THE NUMBER of high-achieving maths students in Ireland lags well behind that in other developed nations, raising serious concerns about our future competitiveness.
A major new report also questions whether planned changes to the maths curriculum will be enough to resolve chronic underachievement in the subject.
The forthcoming discussion paper for the National Competitiveness Council blames “uninspiring teaching, lack of application, the points system, school policy and guidance, and student choice” for the maths crisis. It concludes: “Curriculum change may not solve underachievement not caused by the curriculum.”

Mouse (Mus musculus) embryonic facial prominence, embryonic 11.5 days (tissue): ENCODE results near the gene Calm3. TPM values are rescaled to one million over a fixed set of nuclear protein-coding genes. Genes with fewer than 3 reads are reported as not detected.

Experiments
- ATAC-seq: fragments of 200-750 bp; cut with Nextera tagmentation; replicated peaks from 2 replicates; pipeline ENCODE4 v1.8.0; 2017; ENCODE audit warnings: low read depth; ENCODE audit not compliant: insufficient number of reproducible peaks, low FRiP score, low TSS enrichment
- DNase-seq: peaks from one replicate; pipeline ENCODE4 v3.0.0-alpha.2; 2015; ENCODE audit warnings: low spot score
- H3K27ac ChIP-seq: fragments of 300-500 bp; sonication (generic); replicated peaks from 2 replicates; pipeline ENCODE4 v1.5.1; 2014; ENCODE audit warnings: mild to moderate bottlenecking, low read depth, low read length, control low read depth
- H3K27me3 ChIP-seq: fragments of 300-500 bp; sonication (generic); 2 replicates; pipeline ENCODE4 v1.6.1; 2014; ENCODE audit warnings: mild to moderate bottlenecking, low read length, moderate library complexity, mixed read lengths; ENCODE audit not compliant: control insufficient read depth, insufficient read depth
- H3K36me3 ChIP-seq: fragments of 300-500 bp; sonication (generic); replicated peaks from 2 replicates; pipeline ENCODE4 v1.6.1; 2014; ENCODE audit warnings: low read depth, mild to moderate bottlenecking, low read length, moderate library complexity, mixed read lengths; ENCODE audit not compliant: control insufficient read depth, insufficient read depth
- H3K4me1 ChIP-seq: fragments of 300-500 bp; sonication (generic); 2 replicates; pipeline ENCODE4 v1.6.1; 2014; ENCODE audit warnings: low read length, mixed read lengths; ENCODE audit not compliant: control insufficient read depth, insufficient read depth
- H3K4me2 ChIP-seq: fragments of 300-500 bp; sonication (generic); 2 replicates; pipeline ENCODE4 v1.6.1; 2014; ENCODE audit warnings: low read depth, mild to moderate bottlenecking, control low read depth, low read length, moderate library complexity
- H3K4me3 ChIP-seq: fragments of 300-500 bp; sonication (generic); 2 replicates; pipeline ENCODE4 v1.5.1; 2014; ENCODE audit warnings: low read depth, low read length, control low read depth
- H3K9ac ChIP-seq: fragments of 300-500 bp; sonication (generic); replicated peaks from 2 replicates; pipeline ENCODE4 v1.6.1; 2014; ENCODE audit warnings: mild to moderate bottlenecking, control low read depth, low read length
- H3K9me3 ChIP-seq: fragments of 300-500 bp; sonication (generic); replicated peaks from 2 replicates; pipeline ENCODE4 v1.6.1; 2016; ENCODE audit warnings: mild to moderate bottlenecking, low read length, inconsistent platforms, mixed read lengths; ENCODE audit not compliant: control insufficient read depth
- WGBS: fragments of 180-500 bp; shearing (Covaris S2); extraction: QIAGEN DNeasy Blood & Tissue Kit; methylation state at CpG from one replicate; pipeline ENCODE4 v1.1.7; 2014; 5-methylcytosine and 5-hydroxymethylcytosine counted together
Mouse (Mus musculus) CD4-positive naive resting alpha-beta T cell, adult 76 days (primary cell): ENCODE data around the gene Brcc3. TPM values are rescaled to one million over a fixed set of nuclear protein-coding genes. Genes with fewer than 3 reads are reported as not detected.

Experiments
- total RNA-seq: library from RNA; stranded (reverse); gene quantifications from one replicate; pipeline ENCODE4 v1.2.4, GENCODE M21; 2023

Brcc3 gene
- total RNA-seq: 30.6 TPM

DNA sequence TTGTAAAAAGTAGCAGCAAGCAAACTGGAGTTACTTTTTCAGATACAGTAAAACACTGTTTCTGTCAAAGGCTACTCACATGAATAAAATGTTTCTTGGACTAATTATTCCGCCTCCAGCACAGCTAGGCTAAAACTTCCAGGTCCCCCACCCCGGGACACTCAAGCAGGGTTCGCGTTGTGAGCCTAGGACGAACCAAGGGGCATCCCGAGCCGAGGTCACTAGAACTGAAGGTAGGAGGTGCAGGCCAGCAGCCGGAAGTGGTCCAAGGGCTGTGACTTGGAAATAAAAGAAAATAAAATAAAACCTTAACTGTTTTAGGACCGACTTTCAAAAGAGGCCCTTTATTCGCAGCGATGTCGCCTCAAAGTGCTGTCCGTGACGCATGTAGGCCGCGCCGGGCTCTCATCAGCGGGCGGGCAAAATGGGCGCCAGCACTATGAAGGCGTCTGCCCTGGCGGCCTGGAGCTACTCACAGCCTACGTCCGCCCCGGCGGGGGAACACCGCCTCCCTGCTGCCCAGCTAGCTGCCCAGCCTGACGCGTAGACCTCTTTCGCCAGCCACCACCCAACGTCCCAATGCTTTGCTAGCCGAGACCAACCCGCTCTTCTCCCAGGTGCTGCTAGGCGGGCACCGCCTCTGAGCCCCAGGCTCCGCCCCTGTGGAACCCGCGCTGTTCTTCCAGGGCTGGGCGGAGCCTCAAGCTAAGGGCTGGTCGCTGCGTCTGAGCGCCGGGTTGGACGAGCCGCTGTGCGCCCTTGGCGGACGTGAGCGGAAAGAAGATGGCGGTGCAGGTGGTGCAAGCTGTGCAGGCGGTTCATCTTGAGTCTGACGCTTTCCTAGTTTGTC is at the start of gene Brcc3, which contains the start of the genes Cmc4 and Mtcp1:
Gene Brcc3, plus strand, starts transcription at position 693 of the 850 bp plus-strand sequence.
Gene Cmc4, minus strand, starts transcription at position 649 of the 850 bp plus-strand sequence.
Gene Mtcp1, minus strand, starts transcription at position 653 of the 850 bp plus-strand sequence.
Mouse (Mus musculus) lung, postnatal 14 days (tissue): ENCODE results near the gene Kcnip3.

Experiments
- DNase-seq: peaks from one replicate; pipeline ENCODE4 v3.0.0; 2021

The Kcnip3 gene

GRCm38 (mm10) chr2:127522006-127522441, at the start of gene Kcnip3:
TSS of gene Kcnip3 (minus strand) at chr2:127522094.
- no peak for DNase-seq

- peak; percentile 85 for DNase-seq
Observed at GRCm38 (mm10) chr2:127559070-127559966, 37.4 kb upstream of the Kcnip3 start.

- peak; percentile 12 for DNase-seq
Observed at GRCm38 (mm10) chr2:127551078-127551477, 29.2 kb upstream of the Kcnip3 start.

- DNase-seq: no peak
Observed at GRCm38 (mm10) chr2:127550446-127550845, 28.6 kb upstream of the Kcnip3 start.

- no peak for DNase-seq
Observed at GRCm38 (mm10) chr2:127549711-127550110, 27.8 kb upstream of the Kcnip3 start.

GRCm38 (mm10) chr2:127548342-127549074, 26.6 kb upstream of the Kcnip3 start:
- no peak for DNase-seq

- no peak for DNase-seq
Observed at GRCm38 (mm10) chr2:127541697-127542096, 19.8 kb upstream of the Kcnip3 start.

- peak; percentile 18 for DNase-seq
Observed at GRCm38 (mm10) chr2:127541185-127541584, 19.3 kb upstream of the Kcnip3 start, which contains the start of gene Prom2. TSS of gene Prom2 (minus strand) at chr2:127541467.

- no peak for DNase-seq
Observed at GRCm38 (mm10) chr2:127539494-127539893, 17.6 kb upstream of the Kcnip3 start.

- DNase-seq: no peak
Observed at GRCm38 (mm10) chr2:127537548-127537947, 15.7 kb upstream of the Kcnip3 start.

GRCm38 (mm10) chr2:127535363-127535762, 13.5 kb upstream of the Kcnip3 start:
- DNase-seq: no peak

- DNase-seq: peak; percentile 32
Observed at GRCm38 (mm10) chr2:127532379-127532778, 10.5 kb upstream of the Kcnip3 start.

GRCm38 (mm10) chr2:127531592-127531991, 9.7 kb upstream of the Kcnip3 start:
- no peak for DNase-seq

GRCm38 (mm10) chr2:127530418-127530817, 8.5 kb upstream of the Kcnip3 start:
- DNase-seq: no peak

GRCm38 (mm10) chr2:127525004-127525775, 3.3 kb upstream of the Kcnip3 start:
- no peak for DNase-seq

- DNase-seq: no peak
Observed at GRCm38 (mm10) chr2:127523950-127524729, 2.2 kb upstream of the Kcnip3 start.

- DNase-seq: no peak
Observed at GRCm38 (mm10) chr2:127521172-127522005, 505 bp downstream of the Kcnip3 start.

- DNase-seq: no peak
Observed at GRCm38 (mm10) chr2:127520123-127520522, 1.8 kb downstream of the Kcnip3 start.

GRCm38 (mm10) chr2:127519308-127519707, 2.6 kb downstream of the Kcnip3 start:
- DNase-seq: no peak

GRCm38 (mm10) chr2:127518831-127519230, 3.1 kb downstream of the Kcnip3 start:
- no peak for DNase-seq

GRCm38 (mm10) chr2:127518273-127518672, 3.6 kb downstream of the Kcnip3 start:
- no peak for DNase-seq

The paper also hints that transition year may be hindering the progress of high-achieving maths students. It questions “whether the discontinuity in mathematics development and effort caused by the transition year is advisable for some talented young people”.
It also points out that only 35 per cent of those in teacher training have higher-level Leaving Cert maths, whereas 95 per cent have higher-level English.
Full Story: Irish Times